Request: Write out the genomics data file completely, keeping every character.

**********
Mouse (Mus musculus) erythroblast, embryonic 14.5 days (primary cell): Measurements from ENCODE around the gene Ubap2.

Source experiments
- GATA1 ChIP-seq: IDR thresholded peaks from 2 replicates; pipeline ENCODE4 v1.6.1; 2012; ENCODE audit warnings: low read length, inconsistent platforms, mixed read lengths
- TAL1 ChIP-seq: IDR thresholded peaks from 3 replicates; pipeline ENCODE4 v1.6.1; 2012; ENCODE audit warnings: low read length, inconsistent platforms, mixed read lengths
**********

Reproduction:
Mouse (Mus musculus) erythroblast, embryonic 14.5 days (primary cell): Measurements from ENCODE around the gene Ubap2.

Source experiments
- GATA1 ChIP-seq: IDR thresholded peaks from 2 replicates; pipeline ENCODE4 v1.6.1; 2012; ENCODE audit warnings: low read length, inconsistent platforms, mixed read lengths
- TAL1 ChIP-seq: IDR thresholded peaks from 3 replicates; pipeline ENCODE4 v1.6.1; 2012; ENCODE audit warnings: low read length, inconsistent platforms, mixed read lengths